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  • Diana Schneidman

Freelance and consulting: prompt payment is top priority

The Wall Street Journal on June 7 ran a story that I find alarming: Larger companies are slower than in the past to pay small creditors.

Larger companies are using their strength in the marketplace to take advantage of service and product suppliers, with invoices remaining unpaid for 90 days or even longer.

The story has figures to back up the claim, which is of great concern to freelancers and consultants. Here are some facts:

  • Experian-Moody’s reports that in the first quarter of 2012, businesses paid their bills an average of 7.6 days past due, up 14.1% over the same period previous year.

  • A National Federation of Independent Business survey of small businesses, almost all with less than $5 million in annual gross sales, found that up to 64% of those surveyed in 2011 experienced invoices going unpaid for at least 60 days. Twenty percent reported growing numbers of delinquencies.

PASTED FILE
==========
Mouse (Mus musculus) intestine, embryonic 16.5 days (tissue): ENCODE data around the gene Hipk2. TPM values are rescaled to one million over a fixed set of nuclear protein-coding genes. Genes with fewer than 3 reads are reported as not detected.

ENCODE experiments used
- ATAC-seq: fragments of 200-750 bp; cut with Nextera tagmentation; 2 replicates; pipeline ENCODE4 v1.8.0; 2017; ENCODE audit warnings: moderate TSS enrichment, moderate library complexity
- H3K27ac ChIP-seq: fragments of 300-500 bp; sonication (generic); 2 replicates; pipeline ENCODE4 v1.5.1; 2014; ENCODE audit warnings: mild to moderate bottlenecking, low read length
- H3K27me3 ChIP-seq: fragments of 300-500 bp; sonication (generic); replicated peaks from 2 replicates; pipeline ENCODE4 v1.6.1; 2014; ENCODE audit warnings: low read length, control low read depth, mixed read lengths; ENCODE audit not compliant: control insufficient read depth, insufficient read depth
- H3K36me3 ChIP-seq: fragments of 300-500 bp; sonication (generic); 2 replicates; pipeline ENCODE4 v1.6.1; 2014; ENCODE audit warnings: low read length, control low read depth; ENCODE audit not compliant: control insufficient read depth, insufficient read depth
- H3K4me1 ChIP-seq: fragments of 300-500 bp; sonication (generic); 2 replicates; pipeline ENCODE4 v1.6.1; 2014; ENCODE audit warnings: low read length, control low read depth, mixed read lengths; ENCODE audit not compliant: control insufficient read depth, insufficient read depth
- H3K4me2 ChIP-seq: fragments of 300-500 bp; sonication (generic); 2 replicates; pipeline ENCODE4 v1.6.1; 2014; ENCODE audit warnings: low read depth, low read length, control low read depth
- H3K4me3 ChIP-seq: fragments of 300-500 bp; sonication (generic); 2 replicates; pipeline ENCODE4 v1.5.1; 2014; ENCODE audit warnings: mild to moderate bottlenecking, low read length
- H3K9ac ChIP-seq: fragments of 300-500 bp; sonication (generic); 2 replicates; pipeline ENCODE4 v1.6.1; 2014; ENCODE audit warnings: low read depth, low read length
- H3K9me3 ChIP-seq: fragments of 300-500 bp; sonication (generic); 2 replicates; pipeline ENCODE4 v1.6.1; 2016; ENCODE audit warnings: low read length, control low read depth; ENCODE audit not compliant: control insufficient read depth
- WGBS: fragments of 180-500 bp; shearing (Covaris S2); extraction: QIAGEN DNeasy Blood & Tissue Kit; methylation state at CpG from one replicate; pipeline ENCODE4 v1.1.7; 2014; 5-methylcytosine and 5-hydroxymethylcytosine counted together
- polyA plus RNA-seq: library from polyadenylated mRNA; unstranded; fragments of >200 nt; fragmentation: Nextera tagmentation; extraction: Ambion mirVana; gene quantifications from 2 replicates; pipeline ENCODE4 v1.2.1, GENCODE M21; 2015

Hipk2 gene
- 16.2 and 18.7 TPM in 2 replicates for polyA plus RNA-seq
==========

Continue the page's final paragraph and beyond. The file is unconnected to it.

• The Ewing Marion Kauffman Foundation discovered that 14% of small businesses surveyed named late payments as their top business challenge of 2010, up from 2% only two years earlier.

The article goes on to describe smaller suppliers who are dependent on one or a few larger companies for most of their business, with these smaller companies using their credit line to stay in business and pay employees while waiting for payment.

One of the business owners disclosed that he is now primarily going after midsize companies as his customers since in his experience, they are more likely to pay on time.

Trying to collect is infuriating and frustrating. Freelancers and consultants must be vigilant in preventing this problem, even if it means turning down business. It’s better to have free time available to go after better clients than to fill up our time on slow-paying ones.

The secret is to require payment—at least partial payment—up front before starting work.

Originally posted 6-10-12

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